Al Heggins: Feeding truth nourishes society

Published 12:00 am Sunday, August 14, 2016

By Al Heggins

Special to the Salisbury Post

Feed a cold and starve a fever. My mother said this to her children when the low down, green nasty, fever-ridden colds latched on. As for me, I’d squirm and pull away from any food or drink she offered. That fever was getting the upper hand and my refusal of nourishment didn’t help. I didn’t believe missing meals strengthened the fever.

So, Mama would change her approach. She’d put homemade chicken noodle soup on the table. And, y’all —her chicken came from the barnyard, the noodles were handmade and the vegetables were from her garden. Now she had my attention. I’d take a couple of sips of the rich broth, nibble on a chicken chunk and slurp-suck a few noodles. It was delicious! But I just didn’t want to eat. I was siding with the fever.

At that point, Mama kicked it up a notch. She knew my health was at risk. In she came with a tablespoon and the dreaded brown bottle. It had a yellow label and a white metal top. You know; the kind easily found at China Grove Drugstore back in the day. Let me break it down for those of you who don’t know — castor oil!

Allow me to flip the script. I want to rearrange and insert new words into the old adage. Try this on: Starve the truth and feed a lie. And by the way, the lie is a really bad fever. Starving the truth and feeding the lie is about propagandizing narratives to plant seeds of damaging Polly Anna ideals.

Here are a few seemingly harmless narratives that have been planted over the years. I bet you can provide the ending for each phrase:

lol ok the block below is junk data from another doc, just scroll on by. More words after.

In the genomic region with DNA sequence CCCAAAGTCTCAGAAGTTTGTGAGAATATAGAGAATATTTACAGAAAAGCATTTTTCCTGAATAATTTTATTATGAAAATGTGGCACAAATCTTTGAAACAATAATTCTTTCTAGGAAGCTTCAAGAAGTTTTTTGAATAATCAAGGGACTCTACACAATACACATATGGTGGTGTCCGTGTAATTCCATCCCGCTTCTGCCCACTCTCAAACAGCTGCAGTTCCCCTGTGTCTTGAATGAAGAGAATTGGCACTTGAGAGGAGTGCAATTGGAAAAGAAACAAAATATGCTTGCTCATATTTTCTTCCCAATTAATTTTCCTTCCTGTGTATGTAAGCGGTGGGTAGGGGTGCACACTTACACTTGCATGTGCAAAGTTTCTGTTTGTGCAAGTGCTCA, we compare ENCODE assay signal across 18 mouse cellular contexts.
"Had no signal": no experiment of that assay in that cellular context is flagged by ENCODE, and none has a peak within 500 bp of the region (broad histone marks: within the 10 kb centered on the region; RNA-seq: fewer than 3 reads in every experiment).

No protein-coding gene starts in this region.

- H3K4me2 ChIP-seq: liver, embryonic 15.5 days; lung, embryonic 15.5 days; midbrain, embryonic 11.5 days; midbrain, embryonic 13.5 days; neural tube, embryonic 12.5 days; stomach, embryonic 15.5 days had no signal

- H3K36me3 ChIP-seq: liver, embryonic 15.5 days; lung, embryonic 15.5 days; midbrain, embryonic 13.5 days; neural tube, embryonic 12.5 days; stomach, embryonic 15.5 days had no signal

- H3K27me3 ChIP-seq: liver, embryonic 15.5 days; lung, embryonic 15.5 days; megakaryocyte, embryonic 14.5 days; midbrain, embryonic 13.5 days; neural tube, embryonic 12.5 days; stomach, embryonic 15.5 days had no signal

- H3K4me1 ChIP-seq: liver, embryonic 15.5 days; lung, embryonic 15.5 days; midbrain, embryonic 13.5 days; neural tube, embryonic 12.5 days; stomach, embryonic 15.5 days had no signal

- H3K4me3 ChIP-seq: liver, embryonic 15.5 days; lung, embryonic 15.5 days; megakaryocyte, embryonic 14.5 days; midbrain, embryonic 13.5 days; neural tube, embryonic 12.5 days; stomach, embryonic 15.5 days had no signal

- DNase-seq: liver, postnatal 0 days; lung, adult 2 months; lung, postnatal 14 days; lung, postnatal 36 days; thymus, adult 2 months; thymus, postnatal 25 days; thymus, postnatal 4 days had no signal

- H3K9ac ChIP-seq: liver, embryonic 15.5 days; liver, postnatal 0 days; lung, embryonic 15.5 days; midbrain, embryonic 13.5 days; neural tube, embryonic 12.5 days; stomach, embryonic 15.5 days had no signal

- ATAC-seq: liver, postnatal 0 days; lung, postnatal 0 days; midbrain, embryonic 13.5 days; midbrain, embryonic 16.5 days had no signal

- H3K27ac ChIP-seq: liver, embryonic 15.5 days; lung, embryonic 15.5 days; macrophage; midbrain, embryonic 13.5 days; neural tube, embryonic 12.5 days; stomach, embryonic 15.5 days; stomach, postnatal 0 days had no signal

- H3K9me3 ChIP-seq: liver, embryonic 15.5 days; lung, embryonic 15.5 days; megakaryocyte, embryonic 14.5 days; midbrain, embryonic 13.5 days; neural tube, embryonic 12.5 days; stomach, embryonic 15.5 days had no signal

“Children should be seen …”

“A man’s house is …”

“A dog is man’s …”

“A woman’s place is …”

The seeds of these narratives are framed by cultural and social constraints that drive our subconscious in ways that we don’t even realize.

This is called implicit or hidden bias. Implicit/hidden bias (also known as implicit social cognition) is the bias we harbor unknowingly; yet hidden bias feeds our understanding and attitudes as it relates to gender, sex, sexual orientation, the elderly, children, race, religion ethnicity, physical ability and other human characteristics.

What’s particularly tricky about implicit bias is that these unconscious associations may not align with our espoused beliefs and values. We may espouse “I don’t see color.” We embrace “We’re all just one big family.” We lift up “Hire the best person for the job.” But it’s not quite that simple. You see, we have to break the fever. We have to flip the script again by feeding the truth and starving the lie.

Like any worthwhile endeavor, learning how to test our implicit biases takes attention and work. As you move throughout your day, take time to question yourself as you ebb in and out of different human interactions. Start with something very familiar; ask, “Why do I gravitate to a certain group of folks at school, at work, at worship?” Rather than defaulting to the “I’m more comfortable with them,” do an assessment of what makes you uncomfortable with the people you do not gravitate towards. Sit with your assessment. Turn it over. Deeply think about the narrative, the cultural/social lessons, that have planted the seeds of your discomfort.

Next, look at ways to deconstruct and rebuild that narrative based on their telling of the story.

The Kirwan Institute for the Study of Race and Ethnicity states, “We generally tend to hold implicit biases that favor our own ingroup, though research has shown that we can still hold implicit biases against our ingroup.”

Favoring our own ingroup ranges from the healthy embracing of our ethnic/cultural/social traditions to the unhealthy application of supremacy. Biases against our own ingroup emerge from internalized oppression developed due to centuries of being devalued and marginalized by systems and propagandized narratives.

Feed the truth and starve the lie. Seconds, anyone?

Al Heggins is owner and founder of the Human Praxis Institute, a Salisbury-based human relations firm specializing in building welcoming communities thru racial/social equity training, mediation & strategic planning.